Les songes drolatiques de Pantagruel

Desprez, François. Les Songes drolatiques de Pantagruel, Paris: Richard Breton, 1565 (64 folios; 120 woodcuts).

Complete title: Les Songes drolatiques de Pantagruel, ou sont contenues plusieurs figures de l’invention de maistre François Rabelais : & derniere oeuvre d’iceluy, pour la recreation des bons esprits (The Droll Dreams of Pantagruel, where are contained several characters created by M. Francois Rabelais: and the last work of same, for the recreation of good souls).

Although the original editor indicated Rabelais as author of the engravings, it is thanks to the work of Jean Porcher (1892-1966) that the engravings are today attributed to François Desprez. See, for instance, Porcher, "L'auteur des Songes drolatiques de Pantagruel", dans Mélanges A. Lefranc, Paris, 1936, p. 229-233.

Desprez's work is based on Gargantua and Pantagruel by François Rabelais, written between 1530 and 1564. The literary source is a connected series of five novels. It is the story of two giants, a father (Gargantua) and his son (Pantagruel) and their adventures, written in an amusing, extravagant, satirical vein. There is much crudity and scatological humor as well as a large amount of violence. Enumerations of vulgar insults fill several chapters (Art & Popular Culture).

Scholar and groundbreaking satirical writer, François Rabelais (1483-1553) issued his magnum opus The Life of Gargantua and Pantagruel as a five book series over 20 years up to 1564. The books chart the humorous adventures of giants Gargantua and his son, Pantagruel in a scatalogical and often bawdy manner. Rabelais wrote in the epic tradition of Homer and, beyond the burlesque, there is an underlying serious examination of society, politics, education and philosophy whilst introducing 500 new words to the French language (BibliOdyssey).

An exemplar of Desprez's volume is kept in the Bibliothèque Municipale de Tours. Les Bibliothèques Virtuelles Humanistes possess a digital version of the book, including all the 120 prints by Desprez. An additional copy is kept in the Herzog August Bibliothek in Wolfenbüttel; it also encopasses all the woodcuts.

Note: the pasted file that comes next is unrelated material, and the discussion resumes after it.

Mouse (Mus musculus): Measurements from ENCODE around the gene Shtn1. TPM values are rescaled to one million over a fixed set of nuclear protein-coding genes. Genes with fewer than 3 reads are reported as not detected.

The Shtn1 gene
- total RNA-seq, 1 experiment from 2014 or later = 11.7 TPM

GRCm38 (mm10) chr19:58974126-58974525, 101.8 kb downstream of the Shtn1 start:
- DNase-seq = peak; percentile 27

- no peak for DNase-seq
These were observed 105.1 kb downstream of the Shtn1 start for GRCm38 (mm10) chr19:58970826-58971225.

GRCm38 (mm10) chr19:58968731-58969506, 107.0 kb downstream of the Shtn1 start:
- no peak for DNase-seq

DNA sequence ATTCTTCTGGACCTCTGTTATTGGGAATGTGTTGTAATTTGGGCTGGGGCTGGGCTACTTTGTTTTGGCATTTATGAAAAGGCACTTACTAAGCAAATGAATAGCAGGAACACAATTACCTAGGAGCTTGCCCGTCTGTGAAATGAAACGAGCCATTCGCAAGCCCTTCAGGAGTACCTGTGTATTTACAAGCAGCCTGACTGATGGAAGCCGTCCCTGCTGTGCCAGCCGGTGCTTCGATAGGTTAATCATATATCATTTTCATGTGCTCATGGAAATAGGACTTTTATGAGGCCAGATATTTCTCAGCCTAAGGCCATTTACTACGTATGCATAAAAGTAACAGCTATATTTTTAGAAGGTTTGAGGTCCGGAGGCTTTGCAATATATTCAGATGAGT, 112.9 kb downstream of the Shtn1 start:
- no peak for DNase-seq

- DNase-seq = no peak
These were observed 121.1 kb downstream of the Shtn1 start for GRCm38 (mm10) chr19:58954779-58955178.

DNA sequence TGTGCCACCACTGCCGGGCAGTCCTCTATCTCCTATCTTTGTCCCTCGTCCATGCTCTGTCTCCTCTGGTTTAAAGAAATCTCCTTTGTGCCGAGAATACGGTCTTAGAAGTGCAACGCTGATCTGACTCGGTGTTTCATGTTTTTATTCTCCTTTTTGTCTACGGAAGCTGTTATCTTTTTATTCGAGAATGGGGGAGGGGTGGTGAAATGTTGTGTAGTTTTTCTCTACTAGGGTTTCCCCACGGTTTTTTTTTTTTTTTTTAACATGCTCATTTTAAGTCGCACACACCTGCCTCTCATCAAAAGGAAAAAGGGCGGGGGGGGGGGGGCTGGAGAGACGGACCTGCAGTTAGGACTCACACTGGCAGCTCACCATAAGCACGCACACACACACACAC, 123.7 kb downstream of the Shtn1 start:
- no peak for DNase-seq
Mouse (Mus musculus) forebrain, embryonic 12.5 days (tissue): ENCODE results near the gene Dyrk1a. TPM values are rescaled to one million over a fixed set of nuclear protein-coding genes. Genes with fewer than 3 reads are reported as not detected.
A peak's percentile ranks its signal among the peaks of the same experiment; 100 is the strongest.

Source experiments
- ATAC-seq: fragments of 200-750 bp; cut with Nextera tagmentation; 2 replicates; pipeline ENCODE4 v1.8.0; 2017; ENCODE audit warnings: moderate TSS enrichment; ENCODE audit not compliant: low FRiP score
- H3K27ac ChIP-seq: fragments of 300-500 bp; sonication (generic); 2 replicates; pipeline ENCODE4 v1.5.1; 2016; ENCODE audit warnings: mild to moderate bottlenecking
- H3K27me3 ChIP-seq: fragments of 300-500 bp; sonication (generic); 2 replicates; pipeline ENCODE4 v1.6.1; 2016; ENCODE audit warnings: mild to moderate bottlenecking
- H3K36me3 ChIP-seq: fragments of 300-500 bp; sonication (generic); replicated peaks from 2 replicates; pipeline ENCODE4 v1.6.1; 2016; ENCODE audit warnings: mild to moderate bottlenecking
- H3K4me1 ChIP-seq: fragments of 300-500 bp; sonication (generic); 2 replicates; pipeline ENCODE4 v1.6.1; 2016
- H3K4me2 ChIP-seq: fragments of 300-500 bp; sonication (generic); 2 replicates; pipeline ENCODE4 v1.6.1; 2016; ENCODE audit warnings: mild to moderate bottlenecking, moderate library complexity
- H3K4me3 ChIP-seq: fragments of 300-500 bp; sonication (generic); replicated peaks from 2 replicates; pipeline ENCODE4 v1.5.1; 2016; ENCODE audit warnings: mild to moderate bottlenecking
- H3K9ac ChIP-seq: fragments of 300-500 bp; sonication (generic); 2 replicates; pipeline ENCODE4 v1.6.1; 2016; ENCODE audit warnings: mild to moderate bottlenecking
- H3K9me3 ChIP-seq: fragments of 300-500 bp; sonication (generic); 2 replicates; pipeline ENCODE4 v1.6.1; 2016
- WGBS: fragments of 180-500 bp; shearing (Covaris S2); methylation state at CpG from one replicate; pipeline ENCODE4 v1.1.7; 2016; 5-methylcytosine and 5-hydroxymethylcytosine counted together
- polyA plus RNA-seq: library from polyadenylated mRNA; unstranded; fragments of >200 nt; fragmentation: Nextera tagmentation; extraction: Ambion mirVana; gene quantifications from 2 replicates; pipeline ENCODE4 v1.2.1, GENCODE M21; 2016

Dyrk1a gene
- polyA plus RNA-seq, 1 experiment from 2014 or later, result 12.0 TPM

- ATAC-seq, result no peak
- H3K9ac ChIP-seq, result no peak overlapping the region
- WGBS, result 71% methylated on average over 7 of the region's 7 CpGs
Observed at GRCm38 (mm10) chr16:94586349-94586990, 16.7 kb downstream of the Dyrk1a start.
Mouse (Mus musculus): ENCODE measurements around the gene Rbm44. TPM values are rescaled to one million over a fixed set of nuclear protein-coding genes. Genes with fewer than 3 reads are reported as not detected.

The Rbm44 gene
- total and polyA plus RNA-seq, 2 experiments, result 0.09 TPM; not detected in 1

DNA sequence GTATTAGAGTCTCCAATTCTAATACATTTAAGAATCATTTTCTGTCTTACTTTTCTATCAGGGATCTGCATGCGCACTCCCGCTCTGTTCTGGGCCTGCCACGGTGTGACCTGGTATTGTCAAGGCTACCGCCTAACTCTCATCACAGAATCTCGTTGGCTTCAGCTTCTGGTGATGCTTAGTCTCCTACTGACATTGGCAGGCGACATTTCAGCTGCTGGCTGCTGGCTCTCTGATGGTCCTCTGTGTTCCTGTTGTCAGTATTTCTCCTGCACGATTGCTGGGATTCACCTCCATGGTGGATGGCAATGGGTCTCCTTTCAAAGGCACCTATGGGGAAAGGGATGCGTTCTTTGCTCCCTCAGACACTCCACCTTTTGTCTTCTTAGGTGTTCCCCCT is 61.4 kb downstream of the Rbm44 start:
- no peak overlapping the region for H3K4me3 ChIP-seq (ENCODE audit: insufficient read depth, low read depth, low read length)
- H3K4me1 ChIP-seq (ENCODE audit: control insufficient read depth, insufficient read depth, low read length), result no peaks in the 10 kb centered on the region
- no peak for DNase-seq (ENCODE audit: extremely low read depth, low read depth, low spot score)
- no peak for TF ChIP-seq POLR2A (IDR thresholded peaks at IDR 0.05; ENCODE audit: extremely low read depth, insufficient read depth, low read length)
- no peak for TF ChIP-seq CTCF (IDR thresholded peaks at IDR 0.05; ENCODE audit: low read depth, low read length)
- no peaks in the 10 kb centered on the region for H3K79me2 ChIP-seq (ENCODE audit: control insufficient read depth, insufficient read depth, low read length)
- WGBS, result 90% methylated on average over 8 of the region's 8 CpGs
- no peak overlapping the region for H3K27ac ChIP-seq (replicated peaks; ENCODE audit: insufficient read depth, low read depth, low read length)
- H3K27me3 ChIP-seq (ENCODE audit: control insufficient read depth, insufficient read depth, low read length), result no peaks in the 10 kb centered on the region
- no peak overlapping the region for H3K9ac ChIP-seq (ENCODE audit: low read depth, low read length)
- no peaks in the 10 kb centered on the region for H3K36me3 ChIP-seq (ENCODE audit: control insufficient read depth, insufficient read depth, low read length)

François Desprez, Les songes drolatiques de Pantagruel, woodcut 21

The work of Desprez can recall the medieval Bestiary and has a lot to do with the imagery of Hieronymus Bosch (1450-1516) and Pieter Bruegel the Elder (1525-1569).

Commedia dell'arte seems to have much in common with Les sognes drolatiques.
Jacques Callot, Cucorongna & Pernovalla, from Balli di Sfessania, etching, 1621-22. Bibliothèque Nationale, Paris

During the 19th century, Rabelais' characters were still much appreciated and even depicted in Germany.

Attributed to Rabelais Denkmäler des Theatres VIII: Mappe Groteskkomödie und Stegreifstück, Munich: R. Piper & Co., 19th century, plate 15 (180).

Attributed to Rabelais Denkmäler des Theatres VIII: Mappe Groteskkomödie und Stegreifstück, Munich: R. Piper & Co., 19th century, plate 15 (181).

In 1973 Salvador Dalí executed some lecherous compositions which owe perhaps too much to Desprez's initial woodcuts. Inspired in a much subtler way by Desprez's imagery, Fabrizio Riccardi developed in 2008-9 a great series of pictures, many of which were exhibited at the Galleria Davico in Torino in 2010.

Progetto Songes Drôlatiques. A partire dal Settembre del 2008 l’artista Fabrizio Riccardi, in accordo con la Galleria Davico di Torino, ha dato avvio alla realizzazione di una serie di dipinti dedicati all’interpretazione fantastica delle immagini che fanno parte della raccolta "Les Songes Drolatiques", opera attribuita a Rabelais: i personaggi ivi rappresentati, realizzati dall’incisore Francois Desprez, sono tutti caricature grottesche del variegato mondo che frequentava la Corte Papale in Roma. Riccardi rivisita ciascun personaggio dandogli vita, colori e tridimensionalità, in un’atmosfera di "burlesque" con un sapiente tocco surreale fantastico. Fabrizio Riccardi è impegnato a realizzare le 120 opere dei Songes Drolatiques entro la fine del 2011. Il progetto, decisamente ambizioso, verrà coordinato per gli aspetti logistico-espositivi dalla Galleria Davico che costituisce il punto di riferimento per qualunque tipo di iniziativa inerente lo stesso.